The classic stage magician is a well-known image in pop culture, with the black coat, white shirt and rabbit coming out of a top hat. Few characters embody that image better than Zatanna Zatara. One of the most powerful magic users in the DC Universe, Zatanna has been a member of the Justice League and Justice League Dark. She’s also known for her connection with Batman, which actually happened through a retcon. The Comic Vault is examining her history and what makes her such a memorable character.
DC has a diverse supernatural community, with Etrigan the Demon being one of the most versatile characters. Created by Jack Kirby in 1972, Etrigan has appeared in stories such as Neil Gaiman’s The Sandman, Kevin Smith’s Batman: The Widening Gyre and Alan Moore’s Swamp Thing.
Kirby created the Demon after his Fourth World titles were cancelled, and though he had no interest in horror comics, he created Etrigan because DC demanded a horror character. Kirby was said to be annoyed The Demon #1 sold so well, which meant DC required him to do sixteen issues. Although Kirby never intended for Etrigan to become popular, the character has been around for a long time and The Comic Vault is looking into his history as part of October’s supernatural theme.
During the 1960s and 1970s, comics were full of stereotypes, such as damsels in distress. When Jack Kirby created his Fourth World concept for DC, a character that went against stereotype was Big Barda. The wife of Mister Miracle, Barda was taller, stronger and more intimidating than her husband. The reversal of a traditional relationship was unheard of at the time, which made Barda stand out even more. The Comic Vault is taking a look into Barda’s history and what makes her such an awesome character.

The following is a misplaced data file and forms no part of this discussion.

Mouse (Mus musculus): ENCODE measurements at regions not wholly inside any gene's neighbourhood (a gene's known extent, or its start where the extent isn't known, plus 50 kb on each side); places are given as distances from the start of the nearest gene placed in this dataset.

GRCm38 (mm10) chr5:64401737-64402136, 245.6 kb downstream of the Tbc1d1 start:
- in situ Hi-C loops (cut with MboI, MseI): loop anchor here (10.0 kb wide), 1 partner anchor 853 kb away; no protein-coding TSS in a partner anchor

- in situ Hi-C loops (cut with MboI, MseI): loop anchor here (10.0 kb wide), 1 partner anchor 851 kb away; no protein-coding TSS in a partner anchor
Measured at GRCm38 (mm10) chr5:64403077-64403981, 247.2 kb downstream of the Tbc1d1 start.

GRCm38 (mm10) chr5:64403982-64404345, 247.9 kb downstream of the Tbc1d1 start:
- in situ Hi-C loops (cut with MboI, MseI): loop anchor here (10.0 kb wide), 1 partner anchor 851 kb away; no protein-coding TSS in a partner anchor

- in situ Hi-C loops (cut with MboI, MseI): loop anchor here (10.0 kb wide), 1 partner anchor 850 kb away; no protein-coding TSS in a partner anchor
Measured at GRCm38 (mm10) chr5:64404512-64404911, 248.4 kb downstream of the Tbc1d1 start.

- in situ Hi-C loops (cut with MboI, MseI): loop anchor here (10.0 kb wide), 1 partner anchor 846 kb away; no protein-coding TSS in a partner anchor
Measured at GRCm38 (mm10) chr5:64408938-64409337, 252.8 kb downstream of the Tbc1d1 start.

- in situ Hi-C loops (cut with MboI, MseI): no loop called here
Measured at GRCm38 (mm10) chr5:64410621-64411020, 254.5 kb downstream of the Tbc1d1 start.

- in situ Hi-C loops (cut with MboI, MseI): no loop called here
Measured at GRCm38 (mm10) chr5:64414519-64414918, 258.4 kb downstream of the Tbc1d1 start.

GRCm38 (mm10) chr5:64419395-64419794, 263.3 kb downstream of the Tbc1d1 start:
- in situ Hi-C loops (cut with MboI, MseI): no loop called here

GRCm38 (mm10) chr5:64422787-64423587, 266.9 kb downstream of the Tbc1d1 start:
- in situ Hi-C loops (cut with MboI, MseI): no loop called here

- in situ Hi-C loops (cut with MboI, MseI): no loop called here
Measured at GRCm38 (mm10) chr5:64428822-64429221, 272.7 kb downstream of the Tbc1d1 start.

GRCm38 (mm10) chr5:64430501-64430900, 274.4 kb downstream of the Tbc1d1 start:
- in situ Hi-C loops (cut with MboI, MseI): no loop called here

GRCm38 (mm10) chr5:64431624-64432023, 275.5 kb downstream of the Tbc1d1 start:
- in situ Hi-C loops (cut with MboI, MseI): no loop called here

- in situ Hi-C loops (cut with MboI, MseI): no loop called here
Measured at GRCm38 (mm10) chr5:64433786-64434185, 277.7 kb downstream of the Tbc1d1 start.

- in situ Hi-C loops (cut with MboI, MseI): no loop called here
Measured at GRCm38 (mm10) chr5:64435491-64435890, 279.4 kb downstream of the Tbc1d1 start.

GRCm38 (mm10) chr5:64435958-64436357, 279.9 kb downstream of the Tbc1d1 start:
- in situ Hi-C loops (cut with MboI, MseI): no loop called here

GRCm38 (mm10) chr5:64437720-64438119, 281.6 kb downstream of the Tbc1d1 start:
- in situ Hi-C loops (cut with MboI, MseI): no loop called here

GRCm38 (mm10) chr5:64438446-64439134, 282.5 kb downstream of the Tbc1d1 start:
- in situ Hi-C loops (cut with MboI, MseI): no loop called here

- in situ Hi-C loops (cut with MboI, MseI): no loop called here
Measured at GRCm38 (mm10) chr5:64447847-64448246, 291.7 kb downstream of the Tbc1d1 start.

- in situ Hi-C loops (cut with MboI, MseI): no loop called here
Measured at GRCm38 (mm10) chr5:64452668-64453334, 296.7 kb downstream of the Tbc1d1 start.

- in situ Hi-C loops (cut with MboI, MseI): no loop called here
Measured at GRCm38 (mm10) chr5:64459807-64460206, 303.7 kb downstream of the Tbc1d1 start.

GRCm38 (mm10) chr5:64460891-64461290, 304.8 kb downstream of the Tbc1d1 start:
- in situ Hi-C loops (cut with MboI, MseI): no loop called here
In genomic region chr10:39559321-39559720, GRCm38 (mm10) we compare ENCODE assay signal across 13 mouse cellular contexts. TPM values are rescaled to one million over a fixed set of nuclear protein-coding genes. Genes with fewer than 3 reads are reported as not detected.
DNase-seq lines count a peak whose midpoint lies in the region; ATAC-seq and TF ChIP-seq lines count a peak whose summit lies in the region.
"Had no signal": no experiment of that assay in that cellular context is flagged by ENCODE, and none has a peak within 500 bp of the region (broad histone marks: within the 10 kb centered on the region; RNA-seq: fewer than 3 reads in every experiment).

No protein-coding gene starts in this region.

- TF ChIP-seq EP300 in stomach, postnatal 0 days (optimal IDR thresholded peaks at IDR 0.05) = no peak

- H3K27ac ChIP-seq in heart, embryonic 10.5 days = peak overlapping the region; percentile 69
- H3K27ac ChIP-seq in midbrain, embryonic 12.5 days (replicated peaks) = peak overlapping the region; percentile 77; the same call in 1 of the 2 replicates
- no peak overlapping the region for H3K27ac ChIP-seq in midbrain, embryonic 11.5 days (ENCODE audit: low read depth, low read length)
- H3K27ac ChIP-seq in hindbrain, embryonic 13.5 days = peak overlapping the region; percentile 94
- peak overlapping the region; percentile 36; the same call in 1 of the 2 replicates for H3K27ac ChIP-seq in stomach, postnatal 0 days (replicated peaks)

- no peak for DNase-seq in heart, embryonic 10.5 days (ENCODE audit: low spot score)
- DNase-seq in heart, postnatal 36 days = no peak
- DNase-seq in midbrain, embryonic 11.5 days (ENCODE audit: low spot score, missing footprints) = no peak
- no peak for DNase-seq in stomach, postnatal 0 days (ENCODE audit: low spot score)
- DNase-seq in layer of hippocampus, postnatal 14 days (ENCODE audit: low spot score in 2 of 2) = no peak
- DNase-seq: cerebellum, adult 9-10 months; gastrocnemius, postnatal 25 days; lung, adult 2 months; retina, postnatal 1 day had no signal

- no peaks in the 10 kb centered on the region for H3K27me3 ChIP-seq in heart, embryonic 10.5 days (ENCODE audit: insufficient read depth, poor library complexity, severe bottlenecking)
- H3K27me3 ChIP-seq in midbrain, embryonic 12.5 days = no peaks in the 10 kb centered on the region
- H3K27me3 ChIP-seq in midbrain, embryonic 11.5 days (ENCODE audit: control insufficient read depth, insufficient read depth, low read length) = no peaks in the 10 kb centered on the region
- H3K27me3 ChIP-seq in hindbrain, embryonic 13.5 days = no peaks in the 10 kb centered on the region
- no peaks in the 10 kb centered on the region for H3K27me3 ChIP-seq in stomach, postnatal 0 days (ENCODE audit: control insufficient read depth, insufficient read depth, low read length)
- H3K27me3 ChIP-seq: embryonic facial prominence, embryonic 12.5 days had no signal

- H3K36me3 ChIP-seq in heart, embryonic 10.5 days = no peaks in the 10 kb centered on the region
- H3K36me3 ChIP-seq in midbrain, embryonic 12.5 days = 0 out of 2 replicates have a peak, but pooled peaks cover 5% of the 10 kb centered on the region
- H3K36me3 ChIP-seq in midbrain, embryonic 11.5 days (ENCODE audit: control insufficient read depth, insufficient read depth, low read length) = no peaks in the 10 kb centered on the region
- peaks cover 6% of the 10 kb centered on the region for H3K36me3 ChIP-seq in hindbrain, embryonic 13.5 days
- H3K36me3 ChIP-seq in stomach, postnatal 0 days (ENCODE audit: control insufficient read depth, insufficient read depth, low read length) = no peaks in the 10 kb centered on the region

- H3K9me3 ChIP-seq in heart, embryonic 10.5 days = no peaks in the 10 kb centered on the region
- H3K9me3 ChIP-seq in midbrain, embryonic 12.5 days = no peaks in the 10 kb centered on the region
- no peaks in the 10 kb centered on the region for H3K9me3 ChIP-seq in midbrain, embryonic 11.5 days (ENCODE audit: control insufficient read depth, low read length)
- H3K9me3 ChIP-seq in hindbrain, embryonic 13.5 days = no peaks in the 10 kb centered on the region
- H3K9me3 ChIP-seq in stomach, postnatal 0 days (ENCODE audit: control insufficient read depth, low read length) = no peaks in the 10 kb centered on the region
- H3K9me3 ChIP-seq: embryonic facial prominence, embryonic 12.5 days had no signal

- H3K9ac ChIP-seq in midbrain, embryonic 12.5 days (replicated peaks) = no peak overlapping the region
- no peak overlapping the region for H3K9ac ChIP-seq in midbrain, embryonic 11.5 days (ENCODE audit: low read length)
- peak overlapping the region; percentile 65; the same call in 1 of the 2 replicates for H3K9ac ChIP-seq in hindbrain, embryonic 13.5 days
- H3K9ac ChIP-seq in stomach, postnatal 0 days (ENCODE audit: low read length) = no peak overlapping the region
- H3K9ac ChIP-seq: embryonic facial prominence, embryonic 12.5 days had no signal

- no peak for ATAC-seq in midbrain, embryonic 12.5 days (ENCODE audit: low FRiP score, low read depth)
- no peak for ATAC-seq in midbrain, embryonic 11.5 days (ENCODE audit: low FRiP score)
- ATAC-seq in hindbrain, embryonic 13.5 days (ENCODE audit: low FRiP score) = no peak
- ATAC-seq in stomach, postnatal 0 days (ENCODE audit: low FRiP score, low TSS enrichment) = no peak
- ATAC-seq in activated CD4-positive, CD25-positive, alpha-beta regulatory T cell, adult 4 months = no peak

Comic Cover Corner is a segment that looks at a specific comic cover and examines why it’s so memorable. Today, I’m focusing on the cover of Red Hood: The Lost Days #1, drawn by William Tucci. The comic itself tells the story of how Jason Todd came back to life and started his journey to becoming the Red Hood. There’s a lot to love about this cover, from the colours to the raw emotion displayed by the character.
It’s no secret that Darkseid is one of the most powerful characters in comics. The Ruler of Apokolips has conquered everything in his path, so it’s only natural that his blood would have the same kind of power. Orion, the son of Darkseid, inherited his father’s dark nature. But unlike his father, he uses his powers to defend the weak. Orion’s struggle to manage his violent impulses make him an interesting character, and here’s a look into his history.
It’s common for people to be inspired by superheroes, to be drawn to what they represent. Larger than life characters like Superman and Thor represents hope. They wield god-like powers and use it to benefit mankind. But they aren’t human or prone to the imperfections of mortality. Human superheroes like Batman fail on a frequent basis. They have personal lives that are fraught with tragedy. They fuck up and have to live with the consequences of their actions. The same can be said for many ‘street-level’ superheroes, and they are the most interesting to me. But what is the appeal of a street-level superhero and why do we tend to gravitate to them?
It could be argued that in modern society we’ve grown used to hiding our emotions. Whether it’s in the work place or in a social situation, we may not necessarily say what we feel. This could be because we want to appear strong in the eyes of another, or we don’t want to hurt someone else’s feelings. A comic character who’s never had trouble expressing herself is Starfire, and I believe there’s something to be learned from her approach to life. What would society be like if we could fully express ourselves?